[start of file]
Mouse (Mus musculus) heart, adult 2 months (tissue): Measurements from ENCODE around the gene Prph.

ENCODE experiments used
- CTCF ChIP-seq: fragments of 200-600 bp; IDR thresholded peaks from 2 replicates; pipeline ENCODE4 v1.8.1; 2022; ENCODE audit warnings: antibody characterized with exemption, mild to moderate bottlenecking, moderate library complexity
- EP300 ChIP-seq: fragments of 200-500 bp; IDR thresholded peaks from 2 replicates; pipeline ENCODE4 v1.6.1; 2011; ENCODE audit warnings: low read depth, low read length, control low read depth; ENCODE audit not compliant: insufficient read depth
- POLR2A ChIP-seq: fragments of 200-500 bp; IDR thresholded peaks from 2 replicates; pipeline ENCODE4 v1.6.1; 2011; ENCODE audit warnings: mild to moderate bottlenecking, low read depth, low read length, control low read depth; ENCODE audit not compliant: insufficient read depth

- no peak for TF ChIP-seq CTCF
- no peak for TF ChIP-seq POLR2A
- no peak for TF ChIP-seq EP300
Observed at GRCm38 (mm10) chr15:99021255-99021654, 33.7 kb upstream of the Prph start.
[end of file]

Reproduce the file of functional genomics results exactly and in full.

Mouse (Mus musculus) heart, adult 2 months (tissue): Measurements from ENCODE around the gene Prph.

ENCODE experiments used
- CTCF ChIP-seq: fragments of 200-600 bp; IDR thresholded peaks from 2 replicates; pipeline ENCODE4 v1.8.1; 2022; ENCODE audit warnings: antibody characterized with exemption, mild to moderate bottlenecking, moderate library complexity
- EP300 ChIP-seq: fragments of 200-500 bp; IDR thresholded peaks from 2 replicates; pipeline ENCODE4 v1.6.1; 2011; ENCODE audit warnings: low read depth, low read length, control low read depth; ENCODE audit not compliant: insufficient read depth
- POLR2A ChIP-seq: fragments of 200-500 bp; IDR thresholded peaks from 2 replicates; pipeline ENCODE4 v1.6.1; 2011; ENCODE audit warnings: mild to moderate bottlenecking, low read depth, low read length, control low read depth; ENCODE audit not compliant: insufficient read depth

- no peak for TF ChIP-seq CTCF
- no peak for TF ChIP-seq POLR2A
- no peak for TF ChIP-seq EP300
Observed at GRCm38 (mm10) chr15:99021255-99021654, 33.7 kb upstream of the Prph start.